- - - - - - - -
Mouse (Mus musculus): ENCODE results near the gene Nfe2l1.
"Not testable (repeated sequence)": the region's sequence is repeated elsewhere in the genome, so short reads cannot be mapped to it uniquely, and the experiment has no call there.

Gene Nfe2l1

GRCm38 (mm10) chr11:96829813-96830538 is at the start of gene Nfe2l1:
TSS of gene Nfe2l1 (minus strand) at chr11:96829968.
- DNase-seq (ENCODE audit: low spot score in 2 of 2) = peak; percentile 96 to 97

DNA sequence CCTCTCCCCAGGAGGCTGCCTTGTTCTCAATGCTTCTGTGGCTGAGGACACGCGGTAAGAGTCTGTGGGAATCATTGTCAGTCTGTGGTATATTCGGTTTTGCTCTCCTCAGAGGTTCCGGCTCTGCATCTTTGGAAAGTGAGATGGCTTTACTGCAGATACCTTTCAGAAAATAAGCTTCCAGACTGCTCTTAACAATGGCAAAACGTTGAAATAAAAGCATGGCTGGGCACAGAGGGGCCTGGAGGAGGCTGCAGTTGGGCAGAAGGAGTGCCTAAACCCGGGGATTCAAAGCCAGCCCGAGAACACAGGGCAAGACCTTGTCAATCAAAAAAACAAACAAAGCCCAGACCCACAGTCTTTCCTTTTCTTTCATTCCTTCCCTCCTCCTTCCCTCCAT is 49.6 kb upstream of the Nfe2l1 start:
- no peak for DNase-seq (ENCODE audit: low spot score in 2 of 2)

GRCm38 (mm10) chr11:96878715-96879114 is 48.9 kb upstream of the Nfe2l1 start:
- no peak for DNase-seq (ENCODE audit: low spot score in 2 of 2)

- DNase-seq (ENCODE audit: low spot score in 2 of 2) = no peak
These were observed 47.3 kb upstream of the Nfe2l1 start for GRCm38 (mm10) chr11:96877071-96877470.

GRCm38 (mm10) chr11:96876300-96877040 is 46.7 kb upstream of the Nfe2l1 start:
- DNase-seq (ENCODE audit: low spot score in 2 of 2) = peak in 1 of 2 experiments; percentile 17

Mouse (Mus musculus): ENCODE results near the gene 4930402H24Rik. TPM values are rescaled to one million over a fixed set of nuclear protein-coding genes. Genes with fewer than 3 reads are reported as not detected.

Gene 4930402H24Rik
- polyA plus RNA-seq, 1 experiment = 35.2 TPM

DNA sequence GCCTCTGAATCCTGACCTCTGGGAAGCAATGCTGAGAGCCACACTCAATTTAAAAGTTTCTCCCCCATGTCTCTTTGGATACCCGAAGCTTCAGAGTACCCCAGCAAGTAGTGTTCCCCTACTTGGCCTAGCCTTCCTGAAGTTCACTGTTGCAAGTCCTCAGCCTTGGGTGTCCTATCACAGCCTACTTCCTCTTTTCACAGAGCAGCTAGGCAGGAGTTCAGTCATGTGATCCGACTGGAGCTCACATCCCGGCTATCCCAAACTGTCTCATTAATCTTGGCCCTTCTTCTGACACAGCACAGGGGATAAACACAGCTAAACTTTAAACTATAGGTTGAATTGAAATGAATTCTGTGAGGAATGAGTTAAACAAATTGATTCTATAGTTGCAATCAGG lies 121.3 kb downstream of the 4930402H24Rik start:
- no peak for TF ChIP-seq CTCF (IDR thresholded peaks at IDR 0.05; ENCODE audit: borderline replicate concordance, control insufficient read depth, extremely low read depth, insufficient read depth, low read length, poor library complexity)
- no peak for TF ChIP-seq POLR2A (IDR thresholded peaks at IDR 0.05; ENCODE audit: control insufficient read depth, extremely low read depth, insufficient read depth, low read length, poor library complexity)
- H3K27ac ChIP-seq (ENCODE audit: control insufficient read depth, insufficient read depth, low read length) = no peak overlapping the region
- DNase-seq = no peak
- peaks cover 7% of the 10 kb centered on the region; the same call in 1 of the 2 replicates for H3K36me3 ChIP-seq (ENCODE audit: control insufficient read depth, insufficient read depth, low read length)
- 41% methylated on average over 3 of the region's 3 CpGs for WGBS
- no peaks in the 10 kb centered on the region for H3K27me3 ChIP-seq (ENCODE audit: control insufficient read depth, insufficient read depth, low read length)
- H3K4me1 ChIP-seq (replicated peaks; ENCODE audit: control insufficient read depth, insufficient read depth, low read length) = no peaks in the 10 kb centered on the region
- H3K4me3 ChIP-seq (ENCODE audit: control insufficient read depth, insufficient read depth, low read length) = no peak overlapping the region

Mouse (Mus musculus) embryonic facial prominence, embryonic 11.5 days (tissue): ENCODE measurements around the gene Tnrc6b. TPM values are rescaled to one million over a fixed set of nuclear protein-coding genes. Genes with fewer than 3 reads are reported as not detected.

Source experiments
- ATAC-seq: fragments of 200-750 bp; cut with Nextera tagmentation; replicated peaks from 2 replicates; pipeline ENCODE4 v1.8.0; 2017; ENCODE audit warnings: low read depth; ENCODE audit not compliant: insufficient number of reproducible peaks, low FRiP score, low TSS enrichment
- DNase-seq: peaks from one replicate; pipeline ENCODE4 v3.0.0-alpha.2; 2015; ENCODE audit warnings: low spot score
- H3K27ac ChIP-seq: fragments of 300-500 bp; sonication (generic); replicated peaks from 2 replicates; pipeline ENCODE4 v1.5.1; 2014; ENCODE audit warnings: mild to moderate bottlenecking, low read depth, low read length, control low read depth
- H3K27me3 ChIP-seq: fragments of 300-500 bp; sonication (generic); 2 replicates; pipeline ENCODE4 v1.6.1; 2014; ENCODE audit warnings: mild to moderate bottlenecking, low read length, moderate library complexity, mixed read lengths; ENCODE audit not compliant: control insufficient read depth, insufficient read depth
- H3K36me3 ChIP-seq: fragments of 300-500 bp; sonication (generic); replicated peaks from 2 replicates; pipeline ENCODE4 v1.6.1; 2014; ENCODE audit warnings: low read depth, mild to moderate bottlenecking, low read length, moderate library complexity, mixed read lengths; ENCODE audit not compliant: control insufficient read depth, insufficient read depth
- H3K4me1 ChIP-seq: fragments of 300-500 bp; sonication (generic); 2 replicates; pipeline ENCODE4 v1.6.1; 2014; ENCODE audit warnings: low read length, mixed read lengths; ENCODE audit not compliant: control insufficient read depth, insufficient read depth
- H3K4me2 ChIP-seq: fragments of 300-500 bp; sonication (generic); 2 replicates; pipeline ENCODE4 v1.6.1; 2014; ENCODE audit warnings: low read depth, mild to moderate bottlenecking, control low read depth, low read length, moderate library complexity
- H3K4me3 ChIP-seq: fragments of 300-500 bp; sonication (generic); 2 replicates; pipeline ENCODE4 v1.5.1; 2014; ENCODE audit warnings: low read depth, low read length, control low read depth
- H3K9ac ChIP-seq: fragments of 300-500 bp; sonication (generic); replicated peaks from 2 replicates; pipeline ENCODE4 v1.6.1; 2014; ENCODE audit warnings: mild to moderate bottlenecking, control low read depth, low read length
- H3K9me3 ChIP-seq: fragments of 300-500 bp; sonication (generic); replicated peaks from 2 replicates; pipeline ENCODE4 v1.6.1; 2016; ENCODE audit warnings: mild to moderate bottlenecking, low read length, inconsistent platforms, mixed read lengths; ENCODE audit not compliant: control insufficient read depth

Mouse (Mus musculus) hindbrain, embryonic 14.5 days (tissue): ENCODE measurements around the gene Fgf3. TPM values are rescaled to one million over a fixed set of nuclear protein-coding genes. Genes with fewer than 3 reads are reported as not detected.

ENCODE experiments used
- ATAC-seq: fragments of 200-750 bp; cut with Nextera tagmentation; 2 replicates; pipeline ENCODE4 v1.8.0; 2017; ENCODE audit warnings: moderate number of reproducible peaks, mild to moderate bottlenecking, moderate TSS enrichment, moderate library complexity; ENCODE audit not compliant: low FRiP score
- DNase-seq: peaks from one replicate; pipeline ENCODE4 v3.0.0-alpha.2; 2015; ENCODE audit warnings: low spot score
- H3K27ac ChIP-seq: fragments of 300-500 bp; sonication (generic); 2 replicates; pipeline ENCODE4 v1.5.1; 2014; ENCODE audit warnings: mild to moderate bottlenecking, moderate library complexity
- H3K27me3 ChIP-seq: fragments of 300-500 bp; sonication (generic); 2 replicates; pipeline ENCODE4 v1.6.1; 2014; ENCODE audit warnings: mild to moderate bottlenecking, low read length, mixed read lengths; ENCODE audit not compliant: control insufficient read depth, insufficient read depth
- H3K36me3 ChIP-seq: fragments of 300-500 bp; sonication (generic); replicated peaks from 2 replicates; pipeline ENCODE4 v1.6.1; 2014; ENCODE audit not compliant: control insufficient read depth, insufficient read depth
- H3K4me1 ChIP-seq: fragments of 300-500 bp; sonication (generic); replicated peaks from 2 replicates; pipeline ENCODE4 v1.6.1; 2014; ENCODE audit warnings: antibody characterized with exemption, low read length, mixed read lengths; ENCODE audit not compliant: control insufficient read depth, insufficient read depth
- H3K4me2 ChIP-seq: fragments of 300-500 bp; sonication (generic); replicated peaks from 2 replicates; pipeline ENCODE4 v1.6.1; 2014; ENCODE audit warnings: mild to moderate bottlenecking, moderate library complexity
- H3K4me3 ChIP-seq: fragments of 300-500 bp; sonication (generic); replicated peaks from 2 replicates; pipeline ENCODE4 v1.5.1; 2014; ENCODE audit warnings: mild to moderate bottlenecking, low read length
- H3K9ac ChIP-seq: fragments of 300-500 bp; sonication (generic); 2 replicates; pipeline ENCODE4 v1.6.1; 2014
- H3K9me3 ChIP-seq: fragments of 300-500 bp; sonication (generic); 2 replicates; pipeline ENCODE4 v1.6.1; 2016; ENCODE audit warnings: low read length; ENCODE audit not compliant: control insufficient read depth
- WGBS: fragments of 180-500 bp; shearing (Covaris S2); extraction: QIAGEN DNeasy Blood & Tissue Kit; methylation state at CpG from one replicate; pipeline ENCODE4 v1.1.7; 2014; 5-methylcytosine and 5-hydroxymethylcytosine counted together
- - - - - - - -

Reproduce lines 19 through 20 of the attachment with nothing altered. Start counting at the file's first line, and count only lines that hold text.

- no peak for TF ChIP-seq CTCF (IDR thresholded peaks at IDR 0.05; ENCODE audit: borderline replicate concordance, control insufficient read depth, extremely low read depth, insufficient read depth, low read length, poor library complexity)
- no peak for TF ChIP-seq POLR2A (IDR thresholded peaks at IDR 0.05; ENCODE audit: control insufficient read depth, extremely low read depth, insufficient read depth, low read length, poor library complexity)